- Sudden unexpected death in epilepsy patients: Risk factors. A systematic review
- Teratogenic effects of antiepileptic drugs
- Timed pentylenetetrazol infusion test: A comparative analysis with s.c.PTZ and MES models of anticonvulsant screening in mice
- Vagus nerve stimulation for medically refractory epilepsy: A long-term follow-up study
- Catamenial epilepsy: Definition, prevalence pathophysiology and treatment
- Psychogenic non-epileptic seizures-Definition, etiology, treatment and prognostic issues: A critical review
What is an impact factor?
Scientific and medical journals take the average number of citations of articles in their recent publications to calculate the journal’s impact factor. A high impact factor is often regarded as an indication of the importance of a particular journal.
What are the most downloaded articles in Seizure?
Journals monitor how often an article is accessed and read. This is known as downloading. Below are the top 10 download articles in 2011.
- Antiepileptic drug therapy the story so far
- Critical review of current animal models of seizures and epilepsy used in the discovery and development of new antiepileptic drugs
- Combining antiepileptic drugs - Rational polytherapy?
- Cytokines and epilepsy
- Convulsive status epilepticus in children: Etiology, treatment protocol and outcome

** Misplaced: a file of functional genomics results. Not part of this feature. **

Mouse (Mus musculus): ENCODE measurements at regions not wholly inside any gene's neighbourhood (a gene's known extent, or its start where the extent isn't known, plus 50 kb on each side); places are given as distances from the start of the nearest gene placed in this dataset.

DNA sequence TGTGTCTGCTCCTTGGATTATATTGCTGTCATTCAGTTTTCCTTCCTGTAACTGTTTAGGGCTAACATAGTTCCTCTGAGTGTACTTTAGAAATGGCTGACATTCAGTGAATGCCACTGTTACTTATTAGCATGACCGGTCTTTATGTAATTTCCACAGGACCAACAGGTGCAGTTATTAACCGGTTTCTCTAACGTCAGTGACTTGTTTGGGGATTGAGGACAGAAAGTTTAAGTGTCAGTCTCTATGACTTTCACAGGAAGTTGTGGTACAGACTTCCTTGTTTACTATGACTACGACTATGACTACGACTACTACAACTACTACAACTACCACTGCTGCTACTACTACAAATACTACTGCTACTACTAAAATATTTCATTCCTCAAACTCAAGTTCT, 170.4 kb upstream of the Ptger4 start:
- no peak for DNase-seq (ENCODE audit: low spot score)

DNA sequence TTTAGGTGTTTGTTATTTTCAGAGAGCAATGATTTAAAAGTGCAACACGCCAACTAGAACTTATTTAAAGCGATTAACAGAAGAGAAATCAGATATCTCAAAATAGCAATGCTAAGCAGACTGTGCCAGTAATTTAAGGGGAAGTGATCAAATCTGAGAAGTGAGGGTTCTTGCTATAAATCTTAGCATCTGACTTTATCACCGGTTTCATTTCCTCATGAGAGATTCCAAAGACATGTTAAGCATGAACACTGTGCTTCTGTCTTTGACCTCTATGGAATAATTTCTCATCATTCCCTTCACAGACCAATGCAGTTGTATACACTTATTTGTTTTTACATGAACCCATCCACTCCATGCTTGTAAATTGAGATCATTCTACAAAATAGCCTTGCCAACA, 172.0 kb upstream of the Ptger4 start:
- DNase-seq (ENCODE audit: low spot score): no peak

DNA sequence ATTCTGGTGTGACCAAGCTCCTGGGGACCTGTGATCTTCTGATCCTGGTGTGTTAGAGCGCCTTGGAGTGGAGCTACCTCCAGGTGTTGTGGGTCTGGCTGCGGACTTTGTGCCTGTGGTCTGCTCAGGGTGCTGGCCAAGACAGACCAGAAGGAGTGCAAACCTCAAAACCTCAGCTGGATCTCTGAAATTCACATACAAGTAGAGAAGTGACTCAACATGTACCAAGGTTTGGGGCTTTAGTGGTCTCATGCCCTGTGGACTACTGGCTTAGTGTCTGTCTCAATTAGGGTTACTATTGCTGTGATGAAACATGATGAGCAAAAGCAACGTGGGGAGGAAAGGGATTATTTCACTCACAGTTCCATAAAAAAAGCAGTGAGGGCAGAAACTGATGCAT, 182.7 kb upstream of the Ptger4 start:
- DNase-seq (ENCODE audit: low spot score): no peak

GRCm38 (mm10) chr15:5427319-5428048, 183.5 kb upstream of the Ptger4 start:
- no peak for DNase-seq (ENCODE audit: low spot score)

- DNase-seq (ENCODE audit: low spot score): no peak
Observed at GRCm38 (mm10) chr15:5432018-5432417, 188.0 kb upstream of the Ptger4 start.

- Advances in understanding basic mechanisms of epilepsy and seizures
- The genetics of epilepsy-The past, the present and future
- Antiepileptic treatment in patients with epilepsy and other comorbidities
- Psychogenic non-epileptic seizures - Definition, etiology, treatment and prognostic issues: A critical review
- Psychogenic non-epileptic seizures: A model of their pathogenic mechanism
Who can read articles in Seizure?
Full access to most professional journals, including Seizure, is usually only available to paying subscribers. A subscriber may be an individual, academic library, NHS Trust and similar. However, journal websites will often provide short summaries (also know as previews or abstracts) which everyone can read. While the majority of journals still produce paper copies, most people now access articles online.
After 12 months, the articles on the Seizure website are open access. This means that the full articles are available on the website. A number of other journals also offer open access for older articles.
How can I search for articles in peer reviewed journals?
An internet search on your chosen topic will produce a mass of information. This means it can be difficult to tell the difference between genuine research and less reliable information. Peer-reviewed journals are regarded as the ‘gold standard’ for publishing high quality research. Therefore, those looking for articles on a particular topic are advised to seek out articles published in these journals. A good starting point is to search online through such sites as PubMed (http://www.ncbi.nlm.nih.gov/sites/entrez).
Which peer reviewed journals publish epilepsy research?
Below are the main journals which publish research into epilepsy: